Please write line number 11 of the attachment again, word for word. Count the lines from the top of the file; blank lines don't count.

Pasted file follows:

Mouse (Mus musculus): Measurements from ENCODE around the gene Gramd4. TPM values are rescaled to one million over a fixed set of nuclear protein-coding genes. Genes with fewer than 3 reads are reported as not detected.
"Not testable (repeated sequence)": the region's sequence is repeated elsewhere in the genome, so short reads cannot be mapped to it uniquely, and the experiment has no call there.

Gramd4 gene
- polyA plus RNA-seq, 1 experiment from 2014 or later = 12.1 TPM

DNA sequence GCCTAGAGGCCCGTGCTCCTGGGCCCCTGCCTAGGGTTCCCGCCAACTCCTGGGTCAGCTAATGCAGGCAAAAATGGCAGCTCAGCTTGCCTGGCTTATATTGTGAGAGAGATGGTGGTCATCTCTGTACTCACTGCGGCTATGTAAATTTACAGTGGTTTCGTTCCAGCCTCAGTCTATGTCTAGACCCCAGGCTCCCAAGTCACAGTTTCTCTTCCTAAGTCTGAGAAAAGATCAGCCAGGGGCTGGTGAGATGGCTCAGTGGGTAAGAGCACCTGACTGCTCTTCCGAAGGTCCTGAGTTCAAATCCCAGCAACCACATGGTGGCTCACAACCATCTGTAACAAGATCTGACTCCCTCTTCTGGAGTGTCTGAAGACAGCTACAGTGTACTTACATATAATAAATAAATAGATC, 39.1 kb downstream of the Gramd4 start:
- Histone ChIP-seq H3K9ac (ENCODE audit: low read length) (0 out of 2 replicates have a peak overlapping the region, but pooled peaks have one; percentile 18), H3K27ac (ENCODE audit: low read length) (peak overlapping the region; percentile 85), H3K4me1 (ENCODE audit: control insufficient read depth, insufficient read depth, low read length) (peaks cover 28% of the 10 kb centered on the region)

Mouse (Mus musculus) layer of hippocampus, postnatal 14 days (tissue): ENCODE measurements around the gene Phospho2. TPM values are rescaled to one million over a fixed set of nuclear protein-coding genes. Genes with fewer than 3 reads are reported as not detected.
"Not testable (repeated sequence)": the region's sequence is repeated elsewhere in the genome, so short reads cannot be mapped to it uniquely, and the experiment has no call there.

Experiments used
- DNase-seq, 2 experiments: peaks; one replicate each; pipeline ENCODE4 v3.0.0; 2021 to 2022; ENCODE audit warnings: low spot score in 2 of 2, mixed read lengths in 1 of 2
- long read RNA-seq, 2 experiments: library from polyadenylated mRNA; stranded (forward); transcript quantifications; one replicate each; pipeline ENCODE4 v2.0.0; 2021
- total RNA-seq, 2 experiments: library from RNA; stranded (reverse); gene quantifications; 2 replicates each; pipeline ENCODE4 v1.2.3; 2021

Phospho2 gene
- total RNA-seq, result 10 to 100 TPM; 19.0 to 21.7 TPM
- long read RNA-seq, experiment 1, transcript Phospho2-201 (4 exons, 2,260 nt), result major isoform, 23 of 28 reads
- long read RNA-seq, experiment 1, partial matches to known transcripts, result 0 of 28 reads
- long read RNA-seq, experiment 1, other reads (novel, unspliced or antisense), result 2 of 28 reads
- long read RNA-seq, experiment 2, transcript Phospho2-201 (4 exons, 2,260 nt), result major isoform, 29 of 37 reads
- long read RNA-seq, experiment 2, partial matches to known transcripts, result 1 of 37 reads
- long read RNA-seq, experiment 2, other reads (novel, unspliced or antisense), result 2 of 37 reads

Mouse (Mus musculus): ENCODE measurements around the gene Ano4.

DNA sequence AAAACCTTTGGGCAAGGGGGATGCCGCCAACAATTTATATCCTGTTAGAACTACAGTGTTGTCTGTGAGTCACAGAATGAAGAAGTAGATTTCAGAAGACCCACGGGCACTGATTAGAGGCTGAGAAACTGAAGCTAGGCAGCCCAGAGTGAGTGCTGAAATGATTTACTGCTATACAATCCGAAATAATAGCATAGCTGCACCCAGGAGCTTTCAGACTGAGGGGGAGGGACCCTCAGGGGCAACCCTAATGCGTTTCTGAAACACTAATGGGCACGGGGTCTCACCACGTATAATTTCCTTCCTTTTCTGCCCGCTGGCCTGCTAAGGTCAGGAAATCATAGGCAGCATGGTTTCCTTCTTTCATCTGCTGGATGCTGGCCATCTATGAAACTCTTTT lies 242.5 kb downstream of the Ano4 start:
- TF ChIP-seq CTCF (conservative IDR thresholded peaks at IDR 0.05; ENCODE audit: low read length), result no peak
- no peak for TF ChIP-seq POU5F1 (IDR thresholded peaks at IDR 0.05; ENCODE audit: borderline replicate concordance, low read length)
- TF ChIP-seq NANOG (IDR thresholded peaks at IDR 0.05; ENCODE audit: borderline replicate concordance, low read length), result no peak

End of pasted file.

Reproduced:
- long read RNA-seq, 2 experiments: library from polyadenylated mRNA; stranded (forward); transcript quantifications; one replicate each; pipeline ENCODE4 v2.0.0; 2021